Scott Calls for Less Failed Government Spending, More Solutions in Response to Housing Challenges
WASHINGTON – In his opening statement at today’s U.S. Senate Committee on Banking, Housing, and Urban Affairs hearing on the state of housing, Ranking Member Tim Scott (R-S.C.) emphasized that despite spending trillions of dollars on federal housing programs over many decades, homeownership rates for American families have not meaningfully improved. In light of the data, Sen. Scott asserted the need for new approaches that address the root causes of the problem. The Ranking Member explained how fostering private investment, reducing barriers to greater supply, and encouraging localized solutions can help vulnerable Americans break free from generational cycles of poverty. The Senator expressed his hope that both parties can find common ground on these commonsense policy solutions.
Ranking Member Scott’s opening remarks, as prepared for delivery:
“Thank you, Chairman Brown. It certainly has been a privilege to work with you and we have found some common ground between the two of us. We also very often see the same problem, and just see different paths to get to the solution.
Today is a day when we celebrate bipartisanship. Thank you for working together on consensus witnesses who will help us understand the plight of so many Americans who are suffering through the challenges of homeownership or renting. I grew up with a mom who worked really hard—16 hours a day—and we rented through high school. We lived with my grandparents when we were younger, with my brother, my mother, and I sharing a bedroom in a rented house. The problems we see today aren’t recent problems—they span back across history.
And so today we have an opportunity to try to understand why housing in this country has become so expensive and out of reach for so many families.
Federal housing policy has long been disconnected from economic reality. Partisan spending bills have contributed to housing inflation, and I worry that continuing to promote irresponsible federal spending does not address affordability challenges. In fact, it may be the root cause. Too much money flooding into our market and leading to incredible inflation, causing the Fed to try to figure out how to tamp down inflation by slowing the economy.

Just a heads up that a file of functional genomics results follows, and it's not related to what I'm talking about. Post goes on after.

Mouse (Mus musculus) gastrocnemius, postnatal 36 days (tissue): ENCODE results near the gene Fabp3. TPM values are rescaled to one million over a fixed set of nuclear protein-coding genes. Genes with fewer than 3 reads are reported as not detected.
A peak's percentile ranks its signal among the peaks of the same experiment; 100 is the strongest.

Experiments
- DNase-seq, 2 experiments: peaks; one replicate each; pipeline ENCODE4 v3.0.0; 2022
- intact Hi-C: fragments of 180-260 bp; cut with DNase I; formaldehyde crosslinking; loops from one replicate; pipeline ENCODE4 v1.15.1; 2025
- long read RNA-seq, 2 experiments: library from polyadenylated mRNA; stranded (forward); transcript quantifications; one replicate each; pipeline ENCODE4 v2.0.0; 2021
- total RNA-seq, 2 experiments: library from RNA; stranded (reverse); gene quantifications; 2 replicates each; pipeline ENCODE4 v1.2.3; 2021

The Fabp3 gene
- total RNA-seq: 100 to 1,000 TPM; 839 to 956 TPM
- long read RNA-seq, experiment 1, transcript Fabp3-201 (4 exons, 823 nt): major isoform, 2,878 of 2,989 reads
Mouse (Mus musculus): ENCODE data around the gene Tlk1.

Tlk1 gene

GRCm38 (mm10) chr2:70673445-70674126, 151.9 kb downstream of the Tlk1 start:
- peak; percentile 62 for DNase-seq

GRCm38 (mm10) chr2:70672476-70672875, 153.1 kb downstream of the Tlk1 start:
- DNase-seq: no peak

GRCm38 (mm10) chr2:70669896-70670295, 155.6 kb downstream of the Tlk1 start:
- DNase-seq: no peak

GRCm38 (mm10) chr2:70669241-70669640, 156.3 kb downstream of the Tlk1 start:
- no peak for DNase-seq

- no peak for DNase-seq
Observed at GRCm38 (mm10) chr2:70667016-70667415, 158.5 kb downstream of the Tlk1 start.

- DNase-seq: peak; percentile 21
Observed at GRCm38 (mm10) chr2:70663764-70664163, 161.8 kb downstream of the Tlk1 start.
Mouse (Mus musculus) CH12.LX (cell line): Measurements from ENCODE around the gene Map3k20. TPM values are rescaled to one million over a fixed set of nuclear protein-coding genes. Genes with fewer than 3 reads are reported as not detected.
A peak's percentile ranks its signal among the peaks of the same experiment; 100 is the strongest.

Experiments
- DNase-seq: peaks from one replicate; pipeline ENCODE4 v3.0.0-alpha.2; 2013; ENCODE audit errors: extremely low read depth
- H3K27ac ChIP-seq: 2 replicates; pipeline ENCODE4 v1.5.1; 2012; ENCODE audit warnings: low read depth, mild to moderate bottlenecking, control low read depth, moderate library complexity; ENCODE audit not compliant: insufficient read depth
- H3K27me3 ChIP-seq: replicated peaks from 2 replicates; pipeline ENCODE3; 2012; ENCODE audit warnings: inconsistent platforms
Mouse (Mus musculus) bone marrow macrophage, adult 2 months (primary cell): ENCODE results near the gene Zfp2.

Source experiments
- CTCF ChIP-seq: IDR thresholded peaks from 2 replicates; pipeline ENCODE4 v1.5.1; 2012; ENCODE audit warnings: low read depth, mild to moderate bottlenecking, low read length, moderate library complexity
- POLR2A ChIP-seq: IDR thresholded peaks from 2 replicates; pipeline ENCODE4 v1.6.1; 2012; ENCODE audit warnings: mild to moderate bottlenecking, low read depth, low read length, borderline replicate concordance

This administration likes to talk about the need for more affordable housing, but as we all know, talk is cheap and leads to empty promises. For instance, when President Biden ends federal apprenticeship programs that produce high paying jobs in the skilled trades, he shouldn’t get to bemoan the lack of construction workers. Or, when he fails to address domestic supply chain bottlenecks, he shouldn’t feign surprise when construction materials take months to arrive at job sites.
Finally, threatening builders and housing providers with the possibility of rent control will only further increase the gap in housing supply.
For decades, Washington’s response to housing challenges has simply been more spending. We need to end this cycle and stop spinning our wheels.
While the trillions spent on numerous federal housing programs were well intended, the net result has made no meaningful and lasting impact on homeownership rates. Especially as we see burdensome regulations push closing costs higher and higher, making the path to homeownership more difficult.
For African American families in particular, the homeownership rate remains unchanged since 1968, the year the Fair Housing Act was signed into law. For too long assistance programs have served as subsistence programs for the most vulnerable Americans.
It’s past time to rethink the tax-and-spend strategies that keep families trapped in generational cycles of poverty and find real solutions to meaningfully impact all households—breaking the cycle. Government must begin responsibly helping families rather than doubling down on programs that fail to generate results.
We need to leverage the successes of American capitalism by encouraging private investment in the housing sector and eliminating needless barriers that artificially restrict supply. And most importantly, we should remember that effective housing policy is driven by communities—it is critically important the federal government encourages local solutions to uniquely local problems.
These ideas are common sense and shouldn’t be controversial. I sincerely believe Republicans and Democrats should be able to find common ground on many of these important matters that impact the American people. I thank Chairman Brown for working together on building this consensus panel.
With that, I would like to welcome the witnesses and I look forward to your testimony.”